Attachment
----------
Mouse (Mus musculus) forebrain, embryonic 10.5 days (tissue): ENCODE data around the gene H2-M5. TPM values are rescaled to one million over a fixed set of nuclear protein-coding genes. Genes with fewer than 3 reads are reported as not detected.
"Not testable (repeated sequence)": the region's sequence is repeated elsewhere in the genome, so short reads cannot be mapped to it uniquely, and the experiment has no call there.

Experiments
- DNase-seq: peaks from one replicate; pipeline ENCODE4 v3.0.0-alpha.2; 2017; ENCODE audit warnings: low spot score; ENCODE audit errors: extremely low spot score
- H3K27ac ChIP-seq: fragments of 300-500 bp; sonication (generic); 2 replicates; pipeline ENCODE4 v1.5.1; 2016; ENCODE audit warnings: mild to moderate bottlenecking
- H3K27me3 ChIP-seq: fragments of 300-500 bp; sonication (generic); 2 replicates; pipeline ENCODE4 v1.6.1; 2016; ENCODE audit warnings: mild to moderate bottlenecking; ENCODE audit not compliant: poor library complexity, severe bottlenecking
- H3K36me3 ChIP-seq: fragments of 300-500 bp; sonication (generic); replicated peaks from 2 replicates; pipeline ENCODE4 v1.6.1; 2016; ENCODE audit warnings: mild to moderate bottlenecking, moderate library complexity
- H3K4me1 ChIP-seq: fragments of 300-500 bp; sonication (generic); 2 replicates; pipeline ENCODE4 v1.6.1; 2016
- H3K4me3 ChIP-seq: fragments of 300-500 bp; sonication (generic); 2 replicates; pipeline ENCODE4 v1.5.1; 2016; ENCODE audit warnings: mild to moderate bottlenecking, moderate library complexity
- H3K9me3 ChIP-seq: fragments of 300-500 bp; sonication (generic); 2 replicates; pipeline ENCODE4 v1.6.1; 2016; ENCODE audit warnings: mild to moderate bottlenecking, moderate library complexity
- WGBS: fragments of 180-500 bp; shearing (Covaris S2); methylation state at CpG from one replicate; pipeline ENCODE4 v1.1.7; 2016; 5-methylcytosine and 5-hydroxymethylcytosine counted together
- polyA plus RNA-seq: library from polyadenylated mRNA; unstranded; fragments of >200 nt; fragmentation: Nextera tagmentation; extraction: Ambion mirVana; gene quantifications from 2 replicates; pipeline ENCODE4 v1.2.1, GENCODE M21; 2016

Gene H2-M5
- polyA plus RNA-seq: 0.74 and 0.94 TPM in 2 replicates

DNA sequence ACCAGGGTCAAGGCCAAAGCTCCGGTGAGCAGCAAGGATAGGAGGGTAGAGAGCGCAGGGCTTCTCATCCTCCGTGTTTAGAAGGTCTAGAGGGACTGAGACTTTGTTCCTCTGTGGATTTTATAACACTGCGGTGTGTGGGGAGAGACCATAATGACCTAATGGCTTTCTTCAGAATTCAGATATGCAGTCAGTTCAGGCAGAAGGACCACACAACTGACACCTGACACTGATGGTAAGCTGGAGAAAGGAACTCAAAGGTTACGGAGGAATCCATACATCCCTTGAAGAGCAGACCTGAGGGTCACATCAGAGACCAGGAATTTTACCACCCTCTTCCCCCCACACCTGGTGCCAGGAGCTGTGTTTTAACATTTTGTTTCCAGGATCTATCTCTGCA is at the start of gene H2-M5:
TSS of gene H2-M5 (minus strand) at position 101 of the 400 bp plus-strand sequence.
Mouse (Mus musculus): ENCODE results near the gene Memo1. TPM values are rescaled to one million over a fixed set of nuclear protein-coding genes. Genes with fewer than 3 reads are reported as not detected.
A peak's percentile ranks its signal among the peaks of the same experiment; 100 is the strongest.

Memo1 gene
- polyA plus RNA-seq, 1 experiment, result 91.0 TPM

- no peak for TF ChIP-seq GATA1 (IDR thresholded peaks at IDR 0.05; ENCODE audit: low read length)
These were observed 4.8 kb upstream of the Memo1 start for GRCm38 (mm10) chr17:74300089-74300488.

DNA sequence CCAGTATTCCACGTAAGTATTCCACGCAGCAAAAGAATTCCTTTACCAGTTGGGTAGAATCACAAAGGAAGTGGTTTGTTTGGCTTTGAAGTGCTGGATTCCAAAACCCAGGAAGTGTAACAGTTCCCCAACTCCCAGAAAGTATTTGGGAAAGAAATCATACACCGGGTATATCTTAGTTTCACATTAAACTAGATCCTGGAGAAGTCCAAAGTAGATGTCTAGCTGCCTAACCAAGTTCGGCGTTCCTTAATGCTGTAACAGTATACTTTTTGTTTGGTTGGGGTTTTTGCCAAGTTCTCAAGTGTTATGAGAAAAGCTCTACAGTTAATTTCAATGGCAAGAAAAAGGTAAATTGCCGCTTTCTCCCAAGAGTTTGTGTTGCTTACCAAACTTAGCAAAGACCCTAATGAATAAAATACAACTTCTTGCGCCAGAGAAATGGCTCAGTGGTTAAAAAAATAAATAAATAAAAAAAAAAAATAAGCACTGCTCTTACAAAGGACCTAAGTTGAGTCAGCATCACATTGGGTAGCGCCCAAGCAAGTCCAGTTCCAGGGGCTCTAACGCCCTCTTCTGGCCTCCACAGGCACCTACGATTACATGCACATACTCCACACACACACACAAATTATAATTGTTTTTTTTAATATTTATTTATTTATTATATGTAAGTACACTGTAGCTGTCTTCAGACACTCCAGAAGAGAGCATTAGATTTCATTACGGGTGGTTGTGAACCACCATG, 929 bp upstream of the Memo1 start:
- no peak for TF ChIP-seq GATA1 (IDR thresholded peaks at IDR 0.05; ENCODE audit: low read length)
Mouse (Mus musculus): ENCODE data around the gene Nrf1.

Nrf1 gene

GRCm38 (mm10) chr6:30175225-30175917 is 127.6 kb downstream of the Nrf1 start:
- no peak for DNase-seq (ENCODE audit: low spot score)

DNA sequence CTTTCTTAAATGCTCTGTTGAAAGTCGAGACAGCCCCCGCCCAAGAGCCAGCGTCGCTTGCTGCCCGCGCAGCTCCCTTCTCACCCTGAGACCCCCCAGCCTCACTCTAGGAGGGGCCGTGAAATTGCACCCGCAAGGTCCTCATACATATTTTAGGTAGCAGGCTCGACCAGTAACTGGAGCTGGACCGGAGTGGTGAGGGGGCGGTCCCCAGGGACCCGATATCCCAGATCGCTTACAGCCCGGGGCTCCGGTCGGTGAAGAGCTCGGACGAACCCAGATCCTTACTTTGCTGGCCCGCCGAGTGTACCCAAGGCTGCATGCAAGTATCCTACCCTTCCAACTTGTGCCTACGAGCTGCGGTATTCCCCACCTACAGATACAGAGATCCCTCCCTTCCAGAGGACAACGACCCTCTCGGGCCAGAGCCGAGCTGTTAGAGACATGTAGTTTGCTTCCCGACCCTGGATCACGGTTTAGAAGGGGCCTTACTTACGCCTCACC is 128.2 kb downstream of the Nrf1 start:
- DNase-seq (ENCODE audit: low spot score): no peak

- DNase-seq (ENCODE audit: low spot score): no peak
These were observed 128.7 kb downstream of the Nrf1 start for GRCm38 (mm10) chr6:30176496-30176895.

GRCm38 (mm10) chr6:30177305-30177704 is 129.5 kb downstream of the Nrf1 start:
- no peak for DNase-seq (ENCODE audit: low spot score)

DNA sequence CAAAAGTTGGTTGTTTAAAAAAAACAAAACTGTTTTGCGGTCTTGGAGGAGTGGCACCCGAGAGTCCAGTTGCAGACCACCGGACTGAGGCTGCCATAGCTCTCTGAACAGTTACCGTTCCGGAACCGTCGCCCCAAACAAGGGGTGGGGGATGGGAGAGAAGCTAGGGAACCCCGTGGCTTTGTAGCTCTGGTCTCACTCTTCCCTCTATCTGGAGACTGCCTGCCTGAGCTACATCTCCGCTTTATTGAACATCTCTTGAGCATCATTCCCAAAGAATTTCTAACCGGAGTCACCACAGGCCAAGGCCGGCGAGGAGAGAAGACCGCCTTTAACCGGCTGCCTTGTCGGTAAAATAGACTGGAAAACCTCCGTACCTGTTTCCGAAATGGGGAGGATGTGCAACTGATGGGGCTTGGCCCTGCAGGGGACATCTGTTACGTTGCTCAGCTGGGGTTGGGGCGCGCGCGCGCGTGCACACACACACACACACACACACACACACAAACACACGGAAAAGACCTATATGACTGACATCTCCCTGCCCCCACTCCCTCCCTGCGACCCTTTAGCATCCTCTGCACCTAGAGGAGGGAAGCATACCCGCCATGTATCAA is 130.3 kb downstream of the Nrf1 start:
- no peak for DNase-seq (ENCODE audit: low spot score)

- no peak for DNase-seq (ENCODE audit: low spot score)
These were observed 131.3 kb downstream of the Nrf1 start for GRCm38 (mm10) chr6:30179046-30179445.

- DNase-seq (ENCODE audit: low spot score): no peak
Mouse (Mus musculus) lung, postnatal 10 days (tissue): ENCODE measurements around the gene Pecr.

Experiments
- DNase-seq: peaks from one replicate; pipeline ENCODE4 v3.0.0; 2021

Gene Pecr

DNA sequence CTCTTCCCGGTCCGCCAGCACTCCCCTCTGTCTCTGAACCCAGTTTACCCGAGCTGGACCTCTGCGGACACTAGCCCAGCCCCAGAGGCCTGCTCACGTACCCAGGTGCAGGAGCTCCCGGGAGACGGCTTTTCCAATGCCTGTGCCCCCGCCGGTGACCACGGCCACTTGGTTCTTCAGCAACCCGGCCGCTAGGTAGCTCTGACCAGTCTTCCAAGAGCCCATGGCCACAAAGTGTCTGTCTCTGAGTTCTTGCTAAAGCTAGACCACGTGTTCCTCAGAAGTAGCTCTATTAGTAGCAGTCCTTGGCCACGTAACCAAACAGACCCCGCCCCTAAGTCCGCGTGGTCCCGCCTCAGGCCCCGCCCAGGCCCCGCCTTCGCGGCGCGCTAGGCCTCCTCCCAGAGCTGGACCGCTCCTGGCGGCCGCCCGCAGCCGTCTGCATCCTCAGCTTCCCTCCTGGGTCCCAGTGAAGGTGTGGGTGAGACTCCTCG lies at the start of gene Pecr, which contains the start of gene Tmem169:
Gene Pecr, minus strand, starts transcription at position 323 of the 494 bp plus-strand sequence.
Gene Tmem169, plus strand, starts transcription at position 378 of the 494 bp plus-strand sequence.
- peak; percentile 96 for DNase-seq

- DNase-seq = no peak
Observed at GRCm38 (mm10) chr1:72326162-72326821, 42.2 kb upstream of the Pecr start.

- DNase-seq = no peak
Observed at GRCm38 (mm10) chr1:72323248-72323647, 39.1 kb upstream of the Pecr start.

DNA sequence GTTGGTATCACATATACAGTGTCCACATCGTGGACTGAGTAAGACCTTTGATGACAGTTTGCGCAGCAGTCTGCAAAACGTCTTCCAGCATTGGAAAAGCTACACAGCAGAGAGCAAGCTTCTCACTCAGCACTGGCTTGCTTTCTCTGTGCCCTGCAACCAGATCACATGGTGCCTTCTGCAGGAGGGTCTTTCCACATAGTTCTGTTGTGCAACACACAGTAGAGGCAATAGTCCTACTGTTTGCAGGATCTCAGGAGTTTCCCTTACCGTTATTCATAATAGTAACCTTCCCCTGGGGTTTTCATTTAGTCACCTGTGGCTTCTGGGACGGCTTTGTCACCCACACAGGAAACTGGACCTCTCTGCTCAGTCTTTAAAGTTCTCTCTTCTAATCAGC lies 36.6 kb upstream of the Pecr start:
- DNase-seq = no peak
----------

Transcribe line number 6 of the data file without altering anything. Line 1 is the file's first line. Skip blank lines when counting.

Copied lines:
- H3K27me3 ChIP-seq: fragments of 300-500 bp; sonication (generic); 2 replicates; pipeline ENCODE4 v1.6.1; 2016; ENCODE audit warnings: mild to moderate bottlenecking; ENCODE audit not compliant: poor library complexity, severe bottlenecking